• Portable/handheld games 

Next in the timeline are portable gaming devices, which made it easier for gamers to play on-the-go. A notable example of portable gaming is the Nintendo Game Boy, which was released in 1989 (1990 in Europe) and was immediately a huge success. As TheGamer.com notes, “the Game Boy brought portable video gaming to the mass market before the term "portable" was even a thing.” Portable games were easy to use and decently affordable for their time. This milestone is important to the work of mobile publishers today as portable games helped normalize the concept of playing games on the go to a generation of gamers, paving the way for today’s gaming community. 

  • Mobile app games

That brings us to the modern day, where mobile games are ever-present. Today, mobile app games are more accessible than ever, and mobile has made it possible for nearly every consumer to have a gaming console at their fingertips. Besides making games more accessible, mobile has introduced a new cultural phenomenon wherein anyone with a mobile device can be a gamer, and the notion has really taken off. Techcrunch notes that “since smartphones and app stores hit the market in 2007, gaming has undergone yet another rapid evolution that has changed not only the way people play games, but also brought gaming into the mainstream pop culture in a way never before seen.” In 2020, the market is poised for continued growth. App Annie points out that mobile gaming is on track to surpass $100B across all mobile app stores this year, which makes this a ripe opportunity for mobile app publishers.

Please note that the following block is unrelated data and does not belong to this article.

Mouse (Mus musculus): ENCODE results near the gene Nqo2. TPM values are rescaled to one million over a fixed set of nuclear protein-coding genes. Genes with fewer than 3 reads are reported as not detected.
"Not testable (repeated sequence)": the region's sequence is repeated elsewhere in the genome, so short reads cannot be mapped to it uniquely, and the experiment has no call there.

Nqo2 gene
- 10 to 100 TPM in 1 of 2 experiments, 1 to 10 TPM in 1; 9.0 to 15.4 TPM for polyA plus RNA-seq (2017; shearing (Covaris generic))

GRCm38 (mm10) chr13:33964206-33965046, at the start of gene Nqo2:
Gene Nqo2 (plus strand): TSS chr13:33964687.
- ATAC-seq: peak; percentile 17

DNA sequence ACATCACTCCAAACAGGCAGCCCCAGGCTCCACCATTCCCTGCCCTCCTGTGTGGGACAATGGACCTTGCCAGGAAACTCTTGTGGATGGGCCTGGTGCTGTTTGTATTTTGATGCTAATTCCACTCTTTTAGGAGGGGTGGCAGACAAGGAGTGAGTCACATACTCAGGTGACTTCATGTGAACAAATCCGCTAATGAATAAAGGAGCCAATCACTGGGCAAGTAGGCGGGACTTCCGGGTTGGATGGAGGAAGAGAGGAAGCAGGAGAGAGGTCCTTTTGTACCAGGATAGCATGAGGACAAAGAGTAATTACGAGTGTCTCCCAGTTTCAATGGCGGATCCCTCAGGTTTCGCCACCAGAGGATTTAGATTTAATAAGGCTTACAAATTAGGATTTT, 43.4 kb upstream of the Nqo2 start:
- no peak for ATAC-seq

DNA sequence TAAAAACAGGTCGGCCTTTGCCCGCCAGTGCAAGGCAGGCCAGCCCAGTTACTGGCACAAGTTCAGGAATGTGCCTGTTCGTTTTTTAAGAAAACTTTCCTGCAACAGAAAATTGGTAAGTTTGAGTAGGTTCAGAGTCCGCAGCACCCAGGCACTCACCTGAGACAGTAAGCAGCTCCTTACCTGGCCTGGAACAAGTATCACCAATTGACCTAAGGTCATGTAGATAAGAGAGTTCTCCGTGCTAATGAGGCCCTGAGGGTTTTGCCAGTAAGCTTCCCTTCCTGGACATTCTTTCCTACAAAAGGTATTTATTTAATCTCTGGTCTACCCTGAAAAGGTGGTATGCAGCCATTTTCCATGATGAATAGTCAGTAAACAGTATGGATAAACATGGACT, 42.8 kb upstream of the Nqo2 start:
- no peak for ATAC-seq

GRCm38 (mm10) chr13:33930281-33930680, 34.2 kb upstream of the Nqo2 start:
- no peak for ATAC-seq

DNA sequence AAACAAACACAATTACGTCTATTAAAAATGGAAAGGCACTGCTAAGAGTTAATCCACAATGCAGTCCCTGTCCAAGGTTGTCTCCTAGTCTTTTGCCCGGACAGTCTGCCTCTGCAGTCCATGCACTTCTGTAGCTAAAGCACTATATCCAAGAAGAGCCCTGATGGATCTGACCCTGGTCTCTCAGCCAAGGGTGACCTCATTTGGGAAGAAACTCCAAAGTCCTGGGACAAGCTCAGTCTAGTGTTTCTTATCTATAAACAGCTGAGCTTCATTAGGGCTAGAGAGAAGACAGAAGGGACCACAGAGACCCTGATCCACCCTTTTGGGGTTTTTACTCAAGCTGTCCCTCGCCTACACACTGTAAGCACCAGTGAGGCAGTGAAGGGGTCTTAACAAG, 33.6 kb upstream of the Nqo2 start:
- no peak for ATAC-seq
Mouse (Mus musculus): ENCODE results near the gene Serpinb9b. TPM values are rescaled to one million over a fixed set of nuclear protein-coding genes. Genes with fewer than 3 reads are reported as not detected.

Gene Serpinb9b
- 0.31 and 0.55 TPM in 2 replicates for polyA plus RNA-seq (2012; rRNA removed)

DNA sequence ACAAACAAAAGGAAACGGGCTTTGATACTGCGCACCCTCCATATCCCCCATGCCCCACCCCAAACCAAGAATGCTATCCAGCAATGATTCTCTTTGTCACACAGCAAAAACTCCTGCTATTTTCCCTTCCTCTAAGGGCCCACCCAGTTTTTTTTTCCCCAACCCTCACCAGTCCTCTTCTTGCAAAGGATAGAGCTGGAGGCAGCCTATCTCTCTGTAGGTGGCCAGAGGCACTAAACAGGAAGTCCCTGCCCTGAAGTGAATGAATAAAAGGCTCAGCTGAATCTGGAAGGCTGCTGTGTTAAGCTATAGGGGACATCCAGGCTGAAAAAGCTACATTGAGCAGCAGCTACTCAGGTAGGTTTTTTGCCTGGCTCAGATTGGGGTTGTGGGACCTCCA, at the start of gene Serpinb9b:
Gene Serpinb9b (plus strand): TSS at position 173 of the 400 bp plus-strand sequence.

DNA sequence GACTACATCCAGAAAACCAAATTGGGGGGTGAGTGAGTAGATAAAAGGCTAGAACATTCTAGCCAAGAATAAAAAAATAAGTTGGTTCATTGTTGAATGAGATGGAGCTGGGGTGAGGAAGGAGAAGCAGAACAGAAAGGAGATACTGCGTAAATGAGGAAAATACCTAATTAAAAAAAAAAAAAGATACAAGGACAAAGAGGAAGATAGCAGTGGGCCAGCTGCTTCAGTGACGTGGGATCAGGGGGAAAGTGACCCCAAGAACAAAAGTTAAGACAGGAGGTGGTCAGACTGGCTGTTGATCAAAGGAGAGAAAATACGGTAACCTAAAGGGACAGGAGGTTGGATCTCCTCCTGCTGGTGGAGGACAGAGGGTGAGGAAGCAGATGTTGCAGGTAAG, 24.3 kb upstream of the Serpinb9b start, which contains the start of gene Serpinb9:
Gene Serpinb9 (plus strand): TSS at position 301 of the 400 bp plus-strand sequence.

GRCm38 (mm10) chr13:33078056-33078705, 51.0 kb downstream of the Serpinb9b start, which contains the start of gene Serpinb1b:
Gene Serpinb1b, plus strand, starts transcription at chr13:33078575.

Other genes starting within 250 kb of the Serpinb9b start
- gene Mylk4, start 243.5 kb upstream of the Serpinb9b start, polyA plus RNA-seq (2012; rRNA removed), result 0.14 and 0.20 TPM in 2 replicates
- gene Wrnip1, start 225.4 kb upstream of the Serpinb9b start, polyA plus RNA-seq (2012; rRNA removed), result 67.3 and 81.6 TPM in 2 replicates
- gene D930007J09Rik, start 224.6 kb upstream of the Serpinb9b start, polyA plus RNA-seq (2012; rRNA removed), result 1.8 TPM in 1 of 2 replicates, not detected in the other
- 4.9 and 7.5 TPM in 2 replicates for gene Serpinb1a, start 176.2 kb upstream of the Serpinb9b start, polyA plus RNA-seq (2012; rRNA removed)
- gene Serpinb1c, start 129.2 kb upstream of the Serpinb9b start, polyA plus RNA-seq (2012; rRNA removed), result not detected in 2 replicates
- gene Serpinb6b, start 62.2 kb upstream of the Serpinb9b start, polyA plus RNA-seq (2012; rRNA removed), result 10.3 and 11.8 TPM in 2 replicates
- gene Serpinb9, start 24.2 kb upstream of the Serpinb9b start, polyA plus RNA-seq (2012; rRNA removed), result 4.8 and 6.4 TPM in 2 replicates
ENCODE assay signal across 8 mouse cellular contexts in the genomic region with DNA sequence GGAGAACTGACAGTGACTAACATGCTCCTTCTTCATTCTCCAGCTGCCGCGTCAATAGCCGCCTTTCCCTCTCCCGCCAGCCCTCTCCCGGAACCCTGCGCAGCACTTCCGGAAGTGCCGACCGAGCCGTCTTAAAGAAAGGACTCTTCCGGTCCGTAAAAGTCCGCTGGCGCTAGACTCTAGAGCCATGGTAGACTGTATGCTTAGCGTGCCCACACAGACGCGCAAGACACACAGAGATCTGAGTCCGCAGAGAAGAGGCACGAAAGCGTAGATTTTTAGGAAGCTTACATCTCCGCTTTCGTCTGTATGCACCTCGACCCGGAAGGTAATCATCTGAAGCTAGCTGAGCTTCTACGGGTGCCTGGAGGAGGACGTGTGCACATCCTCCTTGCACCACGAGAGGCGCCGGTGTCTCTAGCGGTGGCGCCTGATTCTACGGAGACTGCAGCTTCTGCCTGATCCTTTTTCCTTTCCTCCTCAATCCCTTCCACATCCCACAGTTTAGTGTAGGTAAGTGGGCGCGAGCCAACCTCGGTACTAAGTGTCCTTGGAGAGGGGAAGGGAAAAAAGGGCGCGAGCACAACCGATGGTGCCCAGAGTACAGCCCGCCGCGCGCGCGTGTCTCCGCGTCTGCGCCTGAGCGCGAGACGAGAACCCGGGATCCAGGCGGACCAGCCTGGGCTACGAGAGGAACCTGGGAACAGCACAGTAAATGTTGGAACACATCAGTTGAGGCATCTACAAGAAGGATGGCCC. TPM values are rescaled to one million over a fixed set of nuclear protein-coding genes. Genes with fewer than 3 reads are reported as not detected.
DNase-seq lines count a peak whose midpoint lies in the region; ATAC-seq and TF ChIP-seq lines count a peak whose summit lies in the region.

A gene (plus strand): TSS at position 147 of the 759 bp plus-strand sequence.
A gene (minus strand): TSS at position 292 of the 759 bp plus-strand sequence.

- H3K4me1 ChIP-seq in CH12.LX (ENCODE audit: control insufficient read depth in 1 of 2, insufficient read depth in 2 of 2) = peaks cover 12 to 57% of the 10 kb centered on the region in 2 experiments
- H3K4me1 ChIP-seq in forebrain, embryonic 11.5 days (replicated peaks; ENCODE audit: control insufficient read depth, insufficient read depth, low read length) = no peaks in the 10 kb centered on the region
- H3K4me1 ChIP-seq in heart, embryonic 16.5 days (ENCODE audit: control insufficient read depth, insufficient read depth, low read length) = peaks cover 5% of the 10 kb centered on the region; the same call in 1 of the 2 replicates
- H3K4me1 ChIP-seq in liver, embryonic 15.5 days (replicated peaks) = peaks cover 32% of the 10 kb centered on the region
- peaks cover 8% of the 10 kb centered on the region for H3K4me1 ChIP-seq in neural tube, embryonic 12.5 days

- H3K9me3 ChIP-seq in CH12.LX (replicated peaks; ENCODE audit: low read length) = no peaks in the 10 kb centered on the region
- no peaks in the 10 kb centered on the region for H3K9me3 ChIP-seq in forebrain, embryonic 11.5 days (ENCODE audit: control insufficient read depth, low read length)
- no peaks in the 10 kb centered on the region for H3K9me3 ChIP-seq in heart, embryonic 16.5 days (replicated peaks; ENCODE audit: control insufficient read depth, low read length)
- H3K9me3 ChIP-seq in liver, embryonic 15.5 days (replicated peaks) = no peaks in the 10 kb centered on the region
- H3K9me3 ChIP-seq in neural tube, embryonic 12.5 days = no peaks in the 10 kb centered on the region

The takeaways: access to gaming is widespread, and that essentially anyone with a mobile device can be a gamer. What exactly does the mobile gaming audience look like? (Sneak peek: it’s broader than you think it is.) Who’s playing mobile games in 2020? The key to understanding your app monetization strategy lies in knowing your audience. Stay tuned for more insights on the mobile gaming community in the next blog post in our Gaming 101 series! Questions about monetizing your game in the meantime? Reach out to the MoPub team today.

About the author: Nic McConnell, Publisher Solutions Manager

Nic is a Publisher Solutions Manager for MoPub. With a career spanning ad tech and market research as well as time with PlayStation, Square-Enix and more, Nic applies his expertise and his enthusiasm for gaming to help the industry's leading mobile game studios successfully monetize the games people love playing. When he's not at work, Nic is at home teaching his two baby daughters how to play Bust a Move on his prized Neo Geo cabinet.